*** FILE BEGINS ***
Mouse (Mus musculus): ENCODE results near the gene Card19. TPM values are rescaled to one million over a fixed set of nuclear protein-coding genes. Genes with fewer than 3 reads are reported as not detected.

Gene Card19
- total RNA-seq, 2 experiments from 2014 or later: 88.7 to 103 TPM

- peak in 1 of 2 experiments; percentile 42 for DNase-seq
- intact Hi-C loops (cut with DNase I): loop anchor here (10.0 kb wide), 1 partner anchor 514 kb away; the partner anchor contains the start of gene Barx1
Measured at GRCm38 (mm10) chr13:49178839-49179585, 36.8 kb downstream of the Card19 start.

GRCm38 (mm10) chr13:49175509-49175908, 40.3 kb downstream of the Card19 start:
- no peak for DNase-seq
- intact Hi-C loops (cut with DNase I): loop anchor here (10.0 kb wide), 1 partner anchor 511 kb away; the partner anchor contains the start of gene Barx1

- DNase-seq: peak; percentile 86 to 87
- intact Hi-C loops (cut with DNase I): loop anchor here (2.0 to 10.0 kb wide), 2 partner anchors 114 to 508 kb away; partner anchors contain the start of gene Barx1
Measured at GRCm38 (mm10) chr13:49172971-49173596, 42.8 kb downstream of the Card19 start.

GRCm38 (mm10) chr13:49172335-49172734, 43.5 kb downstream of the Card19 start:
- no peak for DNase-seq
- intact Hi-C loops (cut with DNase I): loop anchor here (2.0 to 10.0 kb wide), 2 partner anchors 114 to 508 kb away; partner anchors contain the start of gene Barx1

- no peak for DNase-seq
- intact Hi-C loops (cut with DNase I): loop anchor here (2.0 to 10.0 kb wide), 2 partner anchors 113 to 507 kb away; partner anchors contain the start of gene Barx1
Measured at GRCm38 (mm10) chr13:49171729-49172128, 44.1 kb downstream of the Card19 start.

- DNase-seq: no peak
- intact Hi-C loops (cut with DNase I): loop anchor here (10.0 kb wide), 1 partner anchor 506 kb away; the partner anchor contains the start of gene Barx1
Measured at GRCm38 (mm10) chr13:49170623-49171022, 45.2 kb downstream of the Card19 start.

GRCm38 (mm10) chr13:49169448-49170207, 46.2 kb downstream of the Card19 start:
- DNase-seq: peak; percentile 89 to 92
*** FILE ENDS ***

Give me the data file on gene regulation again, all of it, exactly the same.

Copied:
Mouse (Mus musculus): ENCODE results near the gene Card19. TPM values are rescaled to one million over a fixed set of nuclear protein-coding genes. Genes with fewer than 3 reads are reported as not detected.

Gene Card19
- total RNA-seq, 2 experiments from 2014 or later: 88.7 to 103 TPM

- peak in 1 of 2 experiments; percentile 42 for DNase-seq
- intact Hi-C loops (cut with DNase I): loop anchor here (10.0 kb wide), 1 partner anchor 514 kb away; the partner anchor contains the start of gene Barx1
Measured at GRCm38 (mm10) chr13:49178839-49179585, 36.8 kb downstream of the Card19 start.

GRCm38 (mm10) chr13:49175509-49175908, 40.3 kb downstream of the Card19 start:
- no peak for DNase-seq
- intact Hi-C loops (cut with DNase I): loop anchor here (10.0 kb wide), 1 partner anchor 511 kb away; the partner anchor contains the start of gene Barx1

- DNase-seq: peak; percentile 86 to 87
- intact Hi-C loops (cut with DNase I): loop anchor here (2.0 to 10.0 kb wide), 2 partner anchors 114 to 508 kb away; partner anchors contain the start of gene Barx1
Measured at GRCm38 (mm10) chr13:49172971-49173596, 42.8 kb downstream of the Card19 start.

GRCm38 (mm10) chr13:49172335-49172734, 43.5 kb downstream of the Card19 start:
- no peak for DNase-seq
- intact Hi-C loops (cut with DNase I): loop anchor here (2.0 to 10.0 kb wide), 2 partner anchors 114 to 508 kb away; partner anchors contain the start of gene Barx1

- no peak for DNase-seq
- intact Hi-C loops (cut with DNase I): loop anchor here (2.0 to 10.0 kb wide), 2 partner anchors 113 to 507 kb away; partner anchors contain the start of gene Barx1
Measured at GRCm38 (mm10) chr13:49171729-49172128, 44.1 kb downstream of the Card19 start.

- DNase-seq: no peak
- intact Hi-C loops (cut with DNase I): loop anchor here (10.0 kb wide), 1 partner anchor 506 kb away; the partner anchor contains the start of gene Barx1
Measured at GRCm38 (mm10) chr13:49170623-49171022, 45.2 kb downstream of the Card19 start.

GRCm38 (mm10) chr13:49169448-49170207, 46.2 kb downstream of the Card19 start:
- DNase-seq: peak; percentile 89 to 92